Post-independence, India has come a long way, and the women of our country have worked significantly and equivalently hard for it, yet till today, the issue of gender inequality has not been banished entirely. Women form approximately 48.04% of the female populace, but if we look at the data, it is nowhere near to what men have achieved till date. Although women have a low female labour force participation rate, but they have still contributed to 20% of the country’s GDP. This rate can be further improved with even more better opportunities given to them. India is still agrarian, and it is the women of rural India whose contributions are responsible for agriculture to thrive. Women are said to have contributed more to the heavy manual tasks, and as per the census of 2011, the number of female workers in agriculture accounts for approximately 97 million, which makes up to 37% of the total agricultural workforce. We are aware that science and technology play an important part in the growth of the country, as well as women working there. A significant number of women are pursuing science, although the proportion is low in terms of converting them into a full-time career. But this does not imply that they are not doing any notable work in this field. In fact, many women of our country have contributed to significant innovations leading to increased economic growth, and represented our country on a global platform. Some notions of the patriarchal society are that women are risk-averse – unwilling to take any risks. But when we consider the growth trajectory of India, a significant contribution has been made by the women entrepreneur, and if the numbers increase, the contribution to the economy would be noteworthy. In the number of women entrepreneurs in India, the increment so far witnessed, apart from external opportunities, the strong will to establish something on their own has led these women to build an empire. They have grown exponentially while taking amazing initiatives and setting benchmark innovations across industries.
Some of the roles played by women in contributing to the economic growth of the country are as follows:
- Strong financial performance
- Empathy-led structure promoted
- Female professionals empowered
- Development of people for business development
When mapped, the country’s growth trajectory considers its financial aspects along with its cultural growth. Women of India have been an integral part of India’s culture promotion.
Gender diversity has been an important aspect in every sphere of life. In recent times, women’s participation in defence has gained momentum and has led to overcoming the shortages of young cadets. With increased participation of women in such important roles, gender stereotyping is gradually diminishing, and inclusive growth is being promoted in the country.
Women in India post globalisation have witnessed various positive and negative changes. With the increasing number of NGOs in the 21st century, various organisations have been found, and those are created to defend the rights of women. Also, various government regulations in this respect have proved to be quite beneficial. For example – as for the issue of sexual harassment in the workplace, “The Sexual Harassment of Women at Workplace (Prevention, Prohibition and Redressal) Act” was passed in 2013, which broadened the Vishaka Guidelines that were already in place since 1997. As for cleanliness and laying emphasis on sanitation facilities, the government has initiated Swachh Bharat. For provide equal remuneration to women and men employees and prevent discrimination on the basis of gender, the Equal Remuneration Act was passed in 1976, which also dealt with all matters related to employment and employment opportunities. There are also certain schemes Mahila E-Haat (launched by Ministry of Women and Child Development, a direct online marketing platform, to support women entrepreneurs), Beti Bachao Beti Padhao (joint initiative of Ministry of Women and Child Development, Ministry of Health and Family Welfare and Ministry of Human Resource Development for eradication of female foeticide and educating the girl child), One Stop Centre Scheme (popularly known as ‘Sakhi’, was established at various location all over the country to provide shelter, legal help, medical support, police desk, counselling services to the victims of violence all under one roof), Working Women hostels, STEP (The Support to Training and Employment Programme for Women provides women necessary skills to provide them employable or become a self-employed/ entrepreneur), Nari Shakti Puraskars (national level awards given to women and institutions to recognise their efforts in making a difference in lives of women, especially the marginalised and vulnerable ones), etc.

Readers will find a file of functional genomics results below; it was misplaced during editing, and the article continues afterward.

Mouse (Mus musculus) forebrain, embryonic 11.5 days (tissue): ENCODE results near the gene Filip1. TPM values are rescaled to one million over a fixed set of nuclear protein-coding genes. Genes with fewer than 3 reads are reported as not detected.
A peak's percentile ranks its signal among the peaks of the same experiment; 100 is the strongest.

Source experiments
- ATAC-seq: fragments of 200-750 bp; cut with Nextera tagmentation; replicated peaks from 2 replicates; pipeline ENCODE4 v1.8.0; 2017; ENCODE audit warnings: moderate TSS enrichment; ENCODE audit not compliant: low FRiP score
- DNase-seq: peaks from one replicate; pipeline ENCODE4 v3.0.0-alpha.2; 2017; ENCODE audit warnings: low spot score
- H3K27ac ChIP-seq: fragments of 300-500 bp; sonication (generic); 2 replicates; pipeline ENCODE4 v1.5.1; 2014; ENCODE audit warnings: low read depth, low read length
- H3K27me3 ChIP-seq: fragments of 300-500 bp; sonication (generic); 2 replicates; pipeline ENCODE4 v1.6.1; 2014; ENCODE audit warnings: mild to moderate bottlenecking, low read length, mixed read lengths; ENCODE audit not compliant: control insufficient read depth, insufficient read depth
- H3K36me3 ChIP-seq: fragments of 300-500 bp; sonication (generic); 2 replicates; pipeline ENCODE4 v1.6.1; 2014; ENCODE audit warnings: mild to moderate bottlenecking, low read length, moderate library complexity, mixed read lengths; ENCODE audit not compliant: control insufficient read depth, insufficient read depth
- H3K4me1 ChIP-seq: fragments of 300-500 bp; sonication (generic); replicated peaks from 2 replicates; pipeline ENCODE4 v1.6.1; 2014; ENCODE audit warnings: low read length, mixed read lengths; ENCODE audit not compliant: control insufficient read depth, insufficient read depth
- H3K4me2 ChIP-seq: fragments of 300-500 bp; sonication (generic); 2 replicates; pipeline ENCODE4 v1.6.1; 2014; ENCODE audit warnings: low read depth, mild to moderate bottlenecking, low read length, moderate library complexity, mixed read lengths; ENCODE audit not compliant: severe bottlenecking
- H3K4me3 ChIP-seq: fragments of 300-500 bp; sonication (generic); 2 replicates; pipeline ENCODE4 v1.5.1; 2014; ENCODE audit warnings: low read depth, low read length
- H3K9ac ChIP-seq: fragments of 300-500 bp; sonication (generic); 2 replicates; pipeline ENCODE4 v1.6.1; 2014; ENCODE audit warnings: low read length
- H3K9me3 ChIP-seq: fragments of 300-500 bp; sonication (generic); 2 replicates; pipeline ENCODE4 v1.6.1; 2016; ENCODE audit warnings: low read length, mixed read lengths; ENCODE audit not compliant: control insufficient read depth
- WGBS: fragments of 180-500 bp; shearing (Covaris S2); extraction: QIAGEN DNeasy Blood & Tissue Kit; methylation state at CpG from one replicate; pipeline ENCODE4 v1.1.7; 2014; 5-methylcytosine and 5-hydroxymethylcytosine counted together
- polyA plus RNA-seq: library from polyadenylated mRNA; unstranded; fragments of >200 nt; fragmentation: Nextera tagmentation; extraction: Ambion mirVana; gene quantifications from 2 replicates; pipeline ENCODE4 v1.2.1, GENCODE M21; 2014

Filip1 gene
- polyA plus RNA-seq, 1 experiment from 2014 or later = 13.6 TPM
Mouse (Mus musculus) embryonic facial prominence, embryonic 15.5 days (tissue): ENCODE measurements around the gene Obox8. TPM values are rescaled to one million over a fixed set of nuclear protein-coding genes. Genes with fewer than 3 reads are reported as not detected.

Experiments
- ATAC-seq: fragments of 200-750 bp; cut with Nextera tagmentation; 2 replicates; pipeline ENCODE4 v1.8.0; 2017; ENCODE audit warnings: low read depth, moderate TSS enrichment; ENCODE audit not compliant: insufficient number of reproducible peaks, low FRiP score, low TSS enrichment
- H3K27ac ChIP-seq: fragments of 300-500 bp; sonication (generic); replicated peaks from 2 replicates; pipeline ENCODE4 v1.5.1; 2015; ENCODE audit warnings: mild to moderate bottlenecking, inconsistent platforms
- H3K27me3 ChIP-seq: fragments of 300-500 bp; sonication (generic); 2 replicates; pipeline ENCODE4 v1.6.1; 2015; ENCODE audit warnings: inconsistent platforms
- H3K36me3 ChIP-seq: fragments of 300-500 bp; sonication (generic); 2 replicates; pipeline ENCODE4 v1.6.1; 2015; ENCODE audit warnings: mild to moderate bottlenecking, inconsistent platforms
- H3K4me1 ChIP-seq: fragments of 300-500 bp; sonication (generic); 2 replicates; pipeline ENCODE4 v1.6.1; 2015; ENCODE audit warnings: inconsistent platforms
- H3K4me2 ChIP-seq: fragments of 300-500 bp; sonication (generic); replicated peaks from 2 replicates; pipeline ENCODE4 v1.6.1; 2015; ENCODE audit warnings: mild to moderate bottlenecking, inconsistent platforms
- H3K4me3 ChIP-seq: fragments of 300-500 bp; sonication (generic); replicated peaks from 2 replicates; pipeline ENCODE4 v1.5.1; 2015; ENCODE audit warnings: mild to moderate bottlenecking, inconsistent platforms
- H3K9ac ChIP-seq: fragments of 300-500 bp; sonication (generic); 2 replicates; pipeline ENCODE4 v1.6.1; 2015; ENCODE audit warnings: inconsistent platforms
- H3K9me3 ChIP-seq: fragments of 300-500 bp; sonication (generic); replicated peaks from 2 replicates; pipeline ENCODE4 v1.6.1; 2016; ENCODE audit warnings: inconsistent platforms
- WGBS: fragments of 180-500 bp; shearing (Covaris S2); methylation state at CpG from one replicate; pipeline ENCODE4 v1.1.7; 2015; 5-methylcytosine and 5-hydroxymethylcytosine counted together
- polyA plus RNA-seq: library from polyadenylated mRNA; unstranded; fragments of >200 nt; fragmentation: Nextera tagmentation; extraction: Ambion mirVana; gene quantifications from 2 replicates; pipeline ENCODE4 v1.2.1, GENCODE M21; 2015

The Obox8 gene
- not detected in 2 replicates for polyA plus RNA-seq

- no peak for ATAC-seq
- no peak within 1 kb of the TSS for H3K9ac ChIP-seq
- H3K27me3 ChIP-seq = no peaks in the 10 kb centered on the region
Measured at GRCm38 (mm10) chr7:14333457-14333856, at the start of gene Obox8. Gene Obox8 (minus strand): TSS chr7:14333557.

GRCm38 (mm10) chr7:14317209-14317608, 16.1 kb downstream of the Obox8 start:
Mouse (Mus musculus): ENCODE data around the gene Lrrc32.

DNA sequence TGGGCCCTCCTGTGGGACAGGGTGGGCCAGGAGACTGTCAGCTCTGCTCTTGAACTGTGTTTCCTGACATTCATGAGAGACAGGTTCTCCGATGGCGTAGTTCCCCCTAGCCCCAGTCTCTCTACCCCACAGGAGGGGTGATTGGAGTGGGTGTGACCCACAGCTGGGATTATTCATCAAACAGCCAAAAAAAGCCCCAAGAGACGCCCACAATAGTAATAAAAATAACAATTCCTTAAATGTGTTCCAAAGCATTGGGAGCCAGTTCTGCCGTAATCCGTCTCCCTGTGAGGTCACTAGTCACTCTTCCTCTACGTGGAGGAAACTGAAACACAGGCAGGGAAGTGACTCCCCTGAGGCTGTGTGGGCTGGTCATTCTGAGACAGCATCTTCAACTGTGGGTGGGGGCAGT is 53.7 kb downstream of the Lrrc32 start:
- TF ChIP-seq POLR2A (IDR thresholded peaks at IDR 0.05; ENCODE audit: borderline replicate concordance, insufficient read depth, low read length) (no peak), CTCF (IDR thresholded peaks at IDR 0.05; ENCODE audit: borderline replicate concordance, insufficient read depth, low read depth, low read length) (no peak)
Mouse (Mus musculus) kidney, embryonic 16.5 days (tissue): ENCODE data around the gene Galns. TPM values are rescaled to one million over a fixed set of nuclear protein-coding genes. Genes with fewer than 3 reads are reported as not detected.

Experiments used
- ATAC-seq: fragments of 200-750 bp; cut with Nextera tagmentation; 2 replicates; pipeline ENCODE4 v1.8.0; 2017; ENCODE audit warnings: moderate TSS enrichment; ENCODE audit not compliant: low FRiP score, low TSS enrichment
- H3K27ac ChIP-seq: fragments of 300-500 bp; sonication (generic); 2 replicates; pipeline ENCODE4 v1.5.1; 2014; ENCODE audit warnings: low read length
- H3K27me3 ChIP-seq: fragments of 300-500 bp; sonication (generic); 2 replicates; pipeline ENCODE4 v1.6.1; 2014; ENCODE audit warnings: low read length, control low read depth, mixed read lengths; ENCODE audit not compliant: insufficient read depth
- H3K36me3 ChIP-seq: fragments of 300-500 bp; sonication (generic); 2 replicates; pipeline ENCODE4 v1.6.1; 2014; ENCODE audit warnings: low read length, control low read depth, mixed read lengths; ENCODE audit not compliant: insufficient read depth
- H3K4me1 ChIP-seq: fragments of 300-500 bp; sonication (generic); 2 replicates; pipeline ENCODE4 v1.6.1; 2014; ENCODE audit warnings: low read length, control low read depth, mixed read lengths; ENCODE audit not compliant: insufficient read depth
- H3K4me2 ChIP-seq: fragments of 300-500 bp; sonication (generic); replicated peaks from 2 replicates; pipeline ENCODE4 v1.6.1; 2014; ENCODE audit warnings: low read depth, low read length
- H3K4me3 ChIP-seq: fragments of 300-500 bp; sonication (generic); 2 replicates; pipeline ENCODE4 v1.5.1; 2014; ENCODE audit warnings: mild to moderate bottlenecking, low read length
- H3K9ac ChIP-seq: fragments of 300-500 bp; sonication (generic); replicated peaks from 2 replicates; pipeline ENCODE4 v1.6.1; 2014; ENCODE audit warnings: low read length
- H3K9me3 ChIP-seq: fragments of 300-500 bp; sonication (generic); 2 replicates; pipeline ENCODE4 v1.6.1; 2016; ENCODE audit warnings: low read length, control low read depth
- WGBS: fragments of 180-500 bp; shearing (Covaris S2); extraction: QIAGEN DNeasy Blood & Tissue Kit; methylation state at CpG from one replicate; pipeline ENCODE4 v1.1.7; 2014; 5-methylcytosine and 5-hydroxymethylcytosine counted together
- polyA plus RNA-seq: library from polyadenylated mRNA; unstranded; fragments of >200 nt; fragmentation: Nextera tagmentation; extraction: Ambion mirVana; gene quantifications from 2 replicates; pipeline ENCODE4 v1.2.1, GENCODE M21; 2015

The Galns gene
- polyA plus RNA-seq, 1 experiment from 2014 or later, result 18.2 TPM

Women entrepreneurs have been able to sustain and scale their enterprise through innovative ideas of institutions such as EdelGive Foundation’s UdyamStree Campaign and WIFE. Women have also achieved success in innovating and identifying better ways to scale-up strategies, marketing, financial procurement, and sustenance. With the advent of technology and digitization, literacy and awareness among women in India have helped them achieve their entrepreneurial dreams and become truly ‘Atmanirbhar‘ with innovation.
Various research has suggested that the entire economy is meant to benefit if labour force participation rate is raised. Suppose there is equality of opportunity and a comfortable work environment for women. In that case, it can not only lead to increased growth and profitability at a personal level, but the sector and the potential GDP of the country grow. Increasing female labour force participation can be beneficial in economies whose working population is aging – therefore, helping offset the declining population’s negative effect. McKinsey has estimated that if unpaid household duties and care work were to be measured and valued, it would contribute approximately 0.3 trillion dollars to India’s total economic output.
It is high time that women’s efforts should be recognised and given equal importance to that of their men counterparts. There should be intention and investment – intention to bridge the gap between gender and investments that provide opportunities to flourish.